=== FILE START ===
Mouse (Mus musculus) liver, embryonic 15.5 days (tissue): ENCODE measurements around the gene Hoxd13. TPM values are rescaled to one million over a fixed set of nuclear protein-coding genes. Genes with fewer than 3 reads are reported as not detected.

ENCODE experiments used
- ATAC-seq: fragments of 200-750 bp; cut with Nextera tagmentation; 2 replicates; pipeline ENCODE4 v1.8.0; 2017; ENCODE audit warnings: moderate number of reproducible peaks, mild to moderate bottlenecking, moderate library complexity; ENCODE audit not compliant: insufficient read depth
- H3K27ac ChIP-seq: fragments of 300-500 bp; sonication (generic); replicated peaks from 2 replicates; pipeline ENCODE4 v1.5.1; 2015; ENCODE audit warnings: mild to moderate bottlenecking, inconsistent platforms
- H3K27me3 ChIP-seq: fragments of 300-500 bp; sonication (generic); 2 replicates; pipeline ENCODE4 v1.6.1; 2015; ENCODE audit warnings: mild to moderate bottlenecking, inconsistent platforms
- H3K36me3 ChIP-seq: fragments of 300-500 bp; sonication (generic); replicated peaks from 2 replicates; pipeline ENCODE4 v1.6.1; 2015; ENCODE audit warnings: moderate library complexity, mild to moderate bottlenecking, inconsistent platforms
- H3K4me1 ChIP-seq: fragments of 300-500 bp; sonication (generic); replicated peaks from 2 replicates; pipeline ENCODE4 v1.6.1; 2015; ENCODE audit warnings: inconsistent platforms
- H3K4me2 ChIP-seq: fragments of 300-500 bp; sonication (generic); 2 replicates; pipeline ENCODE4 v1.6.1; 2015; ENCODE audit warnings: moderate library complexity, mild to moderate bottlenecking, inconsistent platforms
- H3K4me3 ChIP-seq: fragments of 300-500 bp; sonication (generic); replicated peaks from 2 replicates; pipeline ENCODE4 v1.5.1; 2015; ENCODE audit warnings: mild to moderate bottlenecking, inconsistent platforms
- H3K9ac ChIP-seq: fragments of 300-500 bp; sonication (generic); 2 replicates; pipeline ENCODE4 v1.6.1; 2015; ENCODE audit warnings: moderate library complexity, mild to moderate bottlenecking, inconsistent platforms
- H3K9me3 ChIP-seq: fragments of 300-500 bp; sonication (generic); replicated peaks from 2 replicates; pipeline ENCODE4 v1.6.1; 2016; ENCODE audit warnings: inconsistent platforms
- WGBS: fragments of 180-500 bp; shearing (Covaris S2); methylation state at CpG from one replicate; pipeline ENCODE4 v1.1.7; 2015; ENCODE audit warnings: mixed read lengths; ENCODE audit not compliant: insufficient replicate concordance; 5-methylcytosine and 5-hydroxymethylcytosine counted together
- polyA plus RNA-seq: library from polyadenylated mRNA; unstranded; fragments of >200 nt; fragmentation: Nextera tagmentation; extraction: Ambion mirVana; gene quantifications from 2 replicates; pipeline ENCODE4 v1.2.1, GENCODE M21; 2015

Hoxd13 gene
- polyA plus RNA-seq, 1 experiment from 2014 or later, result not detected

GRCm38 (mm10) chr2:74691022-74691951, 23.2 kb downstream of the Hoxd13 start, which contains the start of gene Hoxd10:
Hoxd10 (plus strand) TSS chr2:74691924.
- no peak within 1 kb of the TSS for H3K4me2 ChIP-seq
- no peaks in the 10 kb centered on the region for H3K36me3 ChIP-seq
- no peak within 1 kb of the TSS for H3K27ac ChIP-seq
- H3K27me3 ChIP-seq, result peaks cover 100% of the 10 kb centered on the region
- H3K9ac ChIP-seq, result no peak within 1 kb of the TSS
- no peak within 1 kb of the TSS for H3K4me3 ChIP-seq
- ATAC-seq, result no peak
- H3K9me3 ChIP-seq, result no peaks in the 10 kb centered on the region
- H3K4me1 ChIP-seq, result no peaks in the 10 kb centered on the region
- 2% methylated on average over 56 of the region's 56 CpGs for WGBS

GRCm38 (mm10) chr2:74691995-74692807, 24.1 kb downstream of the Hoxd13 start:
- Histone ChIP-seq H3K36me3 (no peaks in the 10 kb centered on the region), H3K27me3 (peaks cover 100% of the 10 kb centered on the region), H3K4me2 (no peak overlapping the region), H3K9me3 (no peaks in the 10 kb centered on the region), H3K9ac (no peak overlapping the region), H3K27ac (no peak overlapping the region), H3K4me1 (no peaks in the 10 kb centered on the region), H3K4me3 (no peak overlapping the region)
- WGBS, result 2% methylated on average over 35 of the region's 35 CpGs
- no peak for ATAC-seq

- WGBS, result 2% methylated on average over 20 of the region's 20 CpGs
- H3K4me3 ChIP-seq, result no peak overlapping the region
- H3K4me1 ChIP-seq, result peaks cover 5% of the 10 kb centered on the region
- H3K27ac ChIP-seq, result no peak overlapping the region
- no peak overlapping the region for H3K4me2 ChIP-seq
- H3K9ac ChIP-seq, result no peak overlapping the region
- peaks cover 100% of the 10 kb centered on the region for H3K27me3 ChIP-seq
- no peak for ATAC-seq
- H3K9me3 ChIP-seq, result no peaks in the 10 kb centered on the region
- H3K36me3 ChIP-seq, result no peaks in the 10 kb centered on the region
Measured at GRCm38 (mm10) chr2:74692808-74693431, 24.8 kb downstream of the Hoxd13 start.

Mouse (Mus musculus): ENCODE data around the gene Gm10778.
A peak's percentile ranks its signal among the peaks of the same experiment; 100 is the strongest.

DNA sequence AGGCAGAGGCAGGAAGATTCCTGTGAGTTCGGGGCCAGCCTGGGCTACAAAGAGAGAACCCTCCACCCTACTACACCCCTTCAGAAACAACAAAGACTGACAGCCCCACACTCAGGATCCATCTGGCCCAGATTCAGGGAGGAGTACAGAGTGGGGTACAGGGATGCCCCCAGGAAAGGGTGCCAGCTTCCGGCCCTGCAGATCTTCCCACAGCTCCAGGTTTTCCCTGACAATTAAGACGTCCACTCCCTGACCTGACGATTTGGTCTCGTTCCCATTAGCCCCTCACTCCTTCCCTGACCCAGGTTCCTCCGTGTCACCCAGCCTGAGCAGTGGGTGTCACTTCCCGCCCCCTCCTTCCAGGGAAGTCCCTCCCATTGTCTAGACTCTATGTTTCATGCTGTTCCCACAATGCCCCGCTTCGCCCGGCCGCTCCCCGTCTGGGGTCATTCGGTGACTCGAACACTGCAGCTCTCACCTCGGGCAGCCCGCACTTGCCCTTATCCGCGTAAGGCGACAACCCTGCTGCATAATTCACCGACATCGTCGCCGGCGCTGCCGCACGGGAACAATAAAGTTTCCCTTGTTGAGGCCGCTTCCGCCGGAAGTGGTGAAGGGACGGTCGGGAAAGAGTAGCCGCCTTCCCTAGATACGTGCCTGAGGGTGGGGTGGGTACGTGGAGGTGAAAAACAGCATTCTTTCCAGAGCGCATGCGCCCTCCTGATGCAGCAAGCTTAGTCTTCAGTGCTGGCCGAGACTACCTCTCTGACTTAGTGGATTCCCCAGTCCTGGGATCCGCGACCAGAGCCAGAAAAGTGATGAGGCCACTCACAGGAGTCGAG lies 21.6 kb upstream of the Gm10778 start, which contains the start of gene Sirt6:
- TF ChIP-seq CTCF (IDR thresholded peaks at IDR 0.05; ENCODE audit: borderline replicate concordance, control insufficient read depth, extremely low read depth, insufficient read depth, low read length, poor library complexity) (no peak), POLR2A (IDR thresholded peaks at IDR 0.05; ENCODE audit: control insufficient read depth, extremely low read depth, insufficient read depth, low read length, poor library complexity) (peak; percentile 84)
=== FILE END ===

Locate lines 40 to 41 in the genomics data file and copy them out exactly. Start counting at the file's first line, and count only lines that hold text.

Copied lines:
- H3K9me3 ChIP-seq, result no peaks in the 10 kb centered on the region
- H3K36me3 ChIP-seq, result no peaks in the 10 kb centered on the region